SIOUX FALLS, S.D. (KELO) — An organization in Sioux Falls with a focus built around bringing people together and hearing feedback from residents received a $100,000 grant to study the Whittier Neighborhood and learn more about the community and bring forward ideas and leaders.
From community gatherings and door knocking to hearing feedback and discussing challenges, the BAM Institute of Civic Biodesign listens to what residents have to say in the Whittier Neighborhood east of Downtown Sioux Falls. BAM, or Beverly Ann Miller Foundation, is doing this research as part of a ‘Community Revitalization Collective,’ or CRC.
“Our community deals with lots of complex issues, emerging, and maybe issues that are already here. There’s not often a great place to go resource yourself for the type of understanding you would need to tackle those problems,” BAM Foundation executive director Clinton Brown said.
They partner with organizations like Habitat for Humanity and the Union Gospel Mission, which is where their office is located.
A big focus for the BAM Institute of Civic Biodesign is based around the idea of community and bringing people together.
“We’re feeding people. We’re talking to each other. We’re listening. It’s a potluck. It’s a barbecue. It’s a market night. It’s very, very simple. It’s the basis of community,” said Jordan Deffenbaugh, partnership developer for the BAM Institute of Civic Biodesign.
Jordan Deffenbaugh is the partnership developer for the BAM Institute of Civic Biodesign and the lead for this project. He says they received a $100,000 grant from the South Dakota Community Foundation to help with project materials, food and other things to make it all run smoothly.
“We hear them this first year, and then next year, it’s about reflecting all that information back to them and say, ‘Well, this is what you said. Now, where do we go from here with that information?'” Deffenbaugh said.
They say the South Dakota Community Foundation is interested in learning more about Whittier and how the findings can be used in other areas, especially rural South Dakota towns.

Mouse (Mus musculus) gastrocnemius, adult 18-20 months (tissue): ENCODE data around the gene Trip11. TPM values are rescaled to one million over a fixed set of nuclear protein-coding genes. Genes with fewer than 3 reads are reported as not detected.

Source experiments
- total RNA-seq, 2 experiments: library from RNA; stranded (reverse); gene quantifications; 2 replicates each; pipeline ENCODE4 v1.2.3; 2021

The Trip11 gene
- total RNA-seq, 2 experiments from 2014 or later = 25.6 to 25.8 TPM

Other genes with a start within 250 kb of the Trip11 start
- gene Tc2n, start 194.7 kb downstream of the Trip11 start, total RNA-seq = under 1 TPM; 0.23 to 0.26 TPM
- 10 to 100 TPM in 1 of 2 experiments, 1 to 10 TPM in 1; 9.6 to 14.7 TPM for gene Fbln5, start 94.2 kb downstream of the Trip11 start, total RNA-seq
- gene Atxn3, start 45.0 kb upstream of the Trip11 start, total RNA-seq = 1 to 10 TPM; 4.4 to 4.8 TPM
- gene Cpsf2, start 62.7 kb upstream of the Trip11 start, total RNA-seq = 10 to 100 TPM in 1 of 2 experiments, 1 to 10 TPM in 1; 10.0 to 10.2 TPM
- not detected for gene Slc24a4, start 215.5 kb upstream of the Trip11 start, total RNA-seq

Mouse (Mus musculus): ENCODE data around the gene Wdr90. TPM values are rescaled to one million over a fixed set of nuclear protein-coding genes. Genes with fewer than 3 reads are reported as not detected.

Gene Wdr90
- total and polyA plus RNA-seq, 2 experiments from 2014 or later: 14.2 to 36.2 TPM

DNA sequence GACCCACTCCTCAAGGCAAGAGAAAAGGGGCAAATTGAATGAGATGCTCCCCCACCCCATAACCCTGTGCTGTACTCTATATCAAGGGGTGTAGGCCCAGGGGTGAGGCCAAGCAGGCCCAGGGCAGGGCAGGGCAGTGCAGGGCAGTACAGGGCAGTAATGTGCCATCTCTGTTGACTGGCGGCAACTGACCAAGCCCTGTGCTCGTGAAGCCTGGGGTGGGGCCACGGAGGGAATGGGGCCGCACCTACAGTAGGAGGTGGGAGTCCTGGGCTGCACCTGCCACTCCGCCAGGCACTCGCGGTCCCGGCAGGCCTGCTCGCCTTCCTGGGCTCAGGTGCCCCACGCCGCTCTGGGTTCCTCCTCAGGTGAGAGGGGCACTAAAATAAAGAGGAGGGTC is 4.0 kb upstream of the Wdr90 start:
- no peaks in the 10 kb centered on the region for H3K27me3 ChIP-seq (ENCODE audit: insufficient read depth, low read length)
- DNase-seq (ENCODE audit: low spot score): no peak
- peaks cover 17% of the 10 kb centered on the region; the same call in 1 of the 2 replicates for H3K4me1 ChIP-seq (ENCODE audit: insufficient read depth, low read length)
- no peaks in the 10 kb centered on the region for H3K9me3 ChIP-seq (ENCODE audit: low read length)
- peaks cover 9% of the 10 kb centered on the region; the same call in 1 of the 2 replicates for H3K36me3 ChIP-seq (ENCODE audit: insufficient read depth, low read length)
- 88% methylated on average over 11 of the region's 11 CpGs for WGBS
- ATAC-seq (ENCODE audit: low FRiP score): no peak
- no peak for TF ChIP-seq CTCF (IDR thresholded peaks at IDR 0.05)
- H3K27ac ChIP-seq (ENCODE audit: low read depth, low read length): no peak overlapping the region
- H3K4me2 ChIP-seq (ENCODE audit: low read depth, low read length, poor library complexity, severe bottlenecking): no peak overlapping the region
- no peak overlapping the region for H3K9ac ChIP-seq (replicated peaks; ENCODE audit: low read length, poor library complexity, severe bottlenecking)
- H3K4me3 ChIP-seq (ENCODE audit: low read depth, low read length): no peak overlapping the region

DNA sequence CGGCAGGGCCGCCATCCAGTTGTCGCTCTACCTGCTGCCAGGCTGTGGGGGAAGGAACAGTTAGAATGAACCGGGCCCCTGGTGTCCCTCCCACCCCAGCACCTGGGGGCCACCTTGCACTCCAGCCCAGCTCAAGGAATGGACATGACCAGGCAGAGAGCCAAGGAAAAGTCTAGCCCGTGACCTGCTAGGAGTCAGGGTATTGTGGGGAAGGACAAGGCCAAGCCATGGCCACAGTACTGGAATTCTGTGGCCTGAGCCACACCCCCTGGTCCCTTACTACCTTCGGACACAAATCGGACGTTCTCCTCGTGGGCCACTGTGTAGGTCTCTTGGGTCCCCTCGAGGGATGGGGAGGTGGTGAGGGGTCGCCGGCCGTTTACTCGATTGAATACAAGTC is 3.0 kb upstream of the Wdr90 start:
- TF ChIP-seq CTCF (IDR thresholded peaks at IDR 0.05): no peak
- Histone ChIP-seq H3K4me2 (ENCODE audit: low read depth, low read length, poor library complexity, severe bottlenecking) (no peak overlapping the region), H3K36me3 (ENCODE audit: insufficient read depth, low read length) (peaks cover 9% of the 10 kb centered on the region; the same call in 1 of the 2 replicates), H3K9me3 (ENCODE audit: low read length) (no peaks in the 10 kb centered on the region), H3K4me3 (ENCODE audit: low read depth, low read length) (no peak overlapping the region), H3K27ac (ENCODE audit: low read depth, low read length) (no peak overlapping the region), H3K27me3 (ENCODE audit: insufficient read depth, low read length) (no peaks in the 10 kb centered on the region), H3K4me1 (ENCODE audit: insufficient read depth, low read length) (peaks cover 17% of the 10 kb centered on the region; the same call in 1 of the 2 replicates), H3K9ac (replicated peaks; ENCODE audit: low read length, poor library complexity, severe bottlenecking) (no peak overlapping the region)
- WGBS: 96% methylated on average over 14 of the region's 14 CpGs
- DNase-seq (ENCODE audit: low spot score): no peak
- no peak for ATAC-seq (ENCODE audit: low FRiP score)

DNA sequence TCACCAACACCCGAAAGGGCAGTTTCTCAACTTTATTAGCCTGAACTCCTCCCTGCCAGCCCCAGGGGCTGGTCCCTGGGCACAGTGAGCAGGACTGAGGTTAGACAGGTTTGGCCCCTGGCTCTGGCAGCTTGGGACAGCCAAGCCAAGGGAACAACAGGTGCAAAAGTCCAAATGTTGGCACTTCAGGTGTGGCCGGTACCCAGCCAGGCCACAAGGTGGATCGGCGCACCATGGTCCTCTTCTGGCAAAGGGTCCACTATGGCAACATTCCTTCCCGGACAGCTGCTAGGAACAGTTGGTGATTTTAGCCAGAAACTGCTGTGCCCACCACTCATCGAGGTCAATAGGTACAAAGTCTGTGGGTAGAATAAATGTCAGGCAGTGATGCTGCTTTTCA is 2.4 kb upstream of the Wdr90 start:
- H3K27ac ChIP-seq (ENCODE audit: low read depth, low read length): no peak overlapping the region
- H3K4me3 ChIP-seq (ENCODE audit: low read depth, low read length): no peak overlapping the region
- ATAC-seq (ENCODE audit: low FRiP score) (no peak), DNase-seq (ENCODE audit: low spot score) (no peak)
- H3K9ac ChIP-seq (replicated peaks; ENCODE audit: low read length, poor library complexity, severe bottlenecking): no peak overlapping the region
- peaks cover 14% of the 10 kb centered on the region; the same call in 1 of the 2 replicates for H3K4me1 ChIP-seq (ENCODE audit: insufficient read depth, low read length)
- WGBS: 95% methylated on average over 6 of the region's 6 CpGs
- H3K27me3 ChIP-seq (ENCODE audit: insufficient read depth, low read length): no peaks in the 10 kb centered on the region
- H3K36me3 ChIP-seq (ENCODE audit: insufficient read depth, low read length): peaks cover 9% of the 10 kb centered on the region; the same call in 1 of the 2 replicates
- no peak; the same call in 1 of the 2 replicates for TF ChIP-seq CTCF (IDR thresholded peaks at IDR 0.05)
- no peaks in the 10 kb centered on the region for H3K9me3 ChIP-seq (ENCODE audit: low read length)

“Many towns in rural South Dakota are trying to figure out their own future. Where are they going to be in 20 years? How do they keep kids there? How do they get an industry there? How do they reinvest in themselves?” Brown said.
And finding the answers to those questions is exactly what they are looking for in Whittier.
“We’re in the job of very active listening to what’s going on in the neighborhood and what they want. I mean, literally writing down the answers to what people say about what is the future of the neighborhood need, and our job is to sort of synthesize that and hand it back to those same people,” Brown said.
For example, one of the first things the project helped with in the neighborhood was advocating for a crosswalk in a dangerous area where pedestrians had been hit by cars.
“That’s a really simple, practical, tactical thing for families who are moving about. They want their kids to safely cross the street, so a lot of it’s really simple things, but it’s evidence of them investing in themselves for a future that they’ve desired,” Brown said.
One of the end goals is the development of a strong neighborhood association that advocates for what’s needed and would make the area healthier.
“I would love to see more of those things happening and those things happening from the neighborhood, the neighborhood deciding those things and taking it on themselves,” Deffenbaugh said.
Every Wednesday at noon, Deffendaugh says they host a ‘taco meetup’ at the Union Gospel Mission for community members to talk with them and get a meal. They also have a number of other events planned for this summer.